When making changes to existing facilities or constructing something new, it is always a good idea to consider sustainable building practices prior to starting the project. There are many environmentally responsible building practices, and we will touch on just a few of them in this section.
One sustainable building practice that serves many functions to promote environmental responsibility is the implementation of a living roof into your project. A living roof is precisely what the name suggests; it is a roof that contains living organisms growing on it! While a living roof is more difficult to apply to an existing structure due to the extra support needed to hold the additional weight of the soil and organisms, it can provide tremendous environmental and economic benefits. According the U.S. Environmental Protection Agency, living or green roofs can reduce energy costs by providing insulation to reduce the amount of heating or cooling escaping the building. The vast majority of a building’s energy loss comes through the roof, so the savings can be quite large, while also reducing your overall carbon footprint. One study showed that a green roof can reduce energy costs by $200,000 over its lifetime! Beyond the energy savings, it can also reduce the amount of storm water runoff from your roof. This decreases the amount of harmful urban and agricultural pollutants from entering the groundwater, and improves our local aquatic ecosystems. If you would like to see a living roof in person somewhere in the Palouse, look no further than the Palouse-Clearwater Environmental Institute. We have two directly on our property!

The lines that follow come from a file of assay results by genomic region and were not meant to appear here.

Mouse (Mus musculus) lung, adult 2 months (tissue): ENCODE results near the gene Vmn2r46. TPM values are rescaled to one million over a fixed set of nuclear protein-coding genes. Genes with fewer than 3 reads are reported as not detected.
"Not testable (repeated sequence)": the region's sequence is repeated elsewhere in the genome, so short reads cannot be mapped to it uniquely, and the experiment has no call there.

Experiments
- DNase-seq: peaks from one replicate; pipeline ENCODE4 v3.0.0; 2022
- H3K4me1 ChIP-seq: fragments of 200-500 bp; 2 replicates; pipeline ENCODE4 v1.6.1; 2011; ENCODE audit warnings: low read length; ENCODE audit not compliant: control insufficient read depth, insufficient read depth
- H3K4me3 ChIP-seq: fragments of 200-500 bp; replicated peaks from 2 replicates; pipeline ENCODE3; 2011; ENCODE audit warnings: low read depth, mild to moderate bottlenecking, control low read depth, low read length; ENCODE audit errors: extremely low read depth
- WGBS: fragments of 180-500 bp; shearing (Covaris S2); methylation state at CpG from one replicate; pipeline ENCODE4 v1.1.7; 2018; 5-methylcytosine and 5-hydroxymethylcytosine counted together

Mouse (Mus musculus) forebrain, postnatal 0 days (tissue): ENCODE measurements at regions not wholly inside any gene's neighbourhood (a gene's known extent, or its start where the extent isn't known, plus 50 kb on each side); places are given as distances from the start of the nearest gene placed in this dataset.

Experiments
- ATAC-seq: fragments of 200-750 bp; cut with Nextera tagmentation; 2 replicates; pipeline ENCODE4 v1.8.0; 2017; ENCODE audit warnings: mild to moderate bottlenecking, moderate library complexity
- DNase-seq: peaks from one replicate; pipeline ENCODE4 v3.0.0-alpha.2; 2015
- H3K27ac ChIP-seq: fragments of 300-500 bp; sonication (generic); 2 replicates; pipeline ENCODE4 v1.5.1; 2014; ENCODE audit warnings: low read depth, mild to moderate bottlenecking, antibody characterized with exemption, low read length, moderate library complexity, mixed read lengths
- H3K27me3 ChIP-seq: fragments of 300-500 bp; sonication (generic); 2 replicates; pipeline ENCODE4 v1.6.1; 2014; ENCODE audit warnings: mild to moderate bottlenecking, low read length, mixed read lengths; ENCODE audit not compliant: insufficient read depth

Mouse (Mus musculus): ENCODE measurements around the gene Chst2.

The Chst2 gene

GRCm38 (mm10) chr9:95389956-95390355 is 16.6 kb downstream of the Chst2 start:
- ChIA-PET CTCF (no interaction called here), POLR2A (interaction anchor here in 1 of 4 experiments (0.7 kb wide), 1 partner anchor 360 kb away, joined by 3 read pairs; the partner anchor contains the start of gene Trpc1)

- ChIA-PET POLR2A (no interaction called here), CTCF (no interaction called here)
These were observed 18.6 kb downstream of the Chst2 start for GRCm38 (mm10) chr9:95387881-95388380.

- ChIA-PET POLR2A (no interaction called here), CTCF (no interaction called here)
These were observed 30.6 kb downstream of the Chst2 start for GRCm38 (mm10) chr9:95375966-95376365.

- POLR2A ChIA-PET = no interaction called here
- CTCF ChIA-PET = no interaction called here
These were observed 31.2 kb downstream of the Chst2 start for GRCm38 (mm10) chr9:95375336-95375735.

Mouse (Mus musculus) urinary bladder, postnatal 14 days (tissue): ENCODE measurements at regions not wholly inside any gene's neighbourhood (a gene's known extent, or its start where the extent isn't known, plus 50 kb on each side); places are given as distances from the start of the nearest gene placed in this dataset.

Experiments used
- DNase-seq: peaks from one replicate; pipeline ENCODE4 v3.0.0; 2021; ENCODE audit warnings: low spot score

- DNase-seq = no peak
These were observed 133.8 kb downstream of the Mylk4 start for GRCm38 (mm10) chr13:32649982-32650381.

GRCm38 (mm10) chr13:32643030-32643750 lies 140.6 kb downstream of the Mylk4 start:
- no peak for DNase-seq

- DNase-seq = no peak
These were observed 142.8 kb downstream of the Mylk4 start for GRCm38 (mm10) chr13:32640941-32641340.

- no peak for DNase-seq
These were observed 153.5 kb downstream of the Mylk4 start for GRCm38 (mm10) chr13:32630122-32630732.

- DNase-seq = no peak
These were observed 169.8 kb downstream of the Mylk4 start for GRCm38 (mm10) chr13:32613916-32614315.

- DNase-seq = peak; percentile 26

Another way to lessen your impact on the planet when making improvements or constructing a new building is to consider the source of all of the building materials purchased. Environmentally responsible practices should be always prioritized when financially feasible. In order to research sustainable building practices, the U.S. Green Building Council’s website is strongly recommended, and opportunities to participate in the LEED (Leadership in Energy and Environmental Design) certification process can be found online.
A life cycle assessment can help avoid a narrow outlook on environmental, social and economic concern by assessing a full range of impacts associated with all cradle-to-grave stages of a process: from extraction of raw materials through materials processing, manufacture, distribution, use, repair and maintenance, and disposal or recycling. There are many ways to reduce your impact during building, and this page should serve as but a springboard for further exploration into the topic.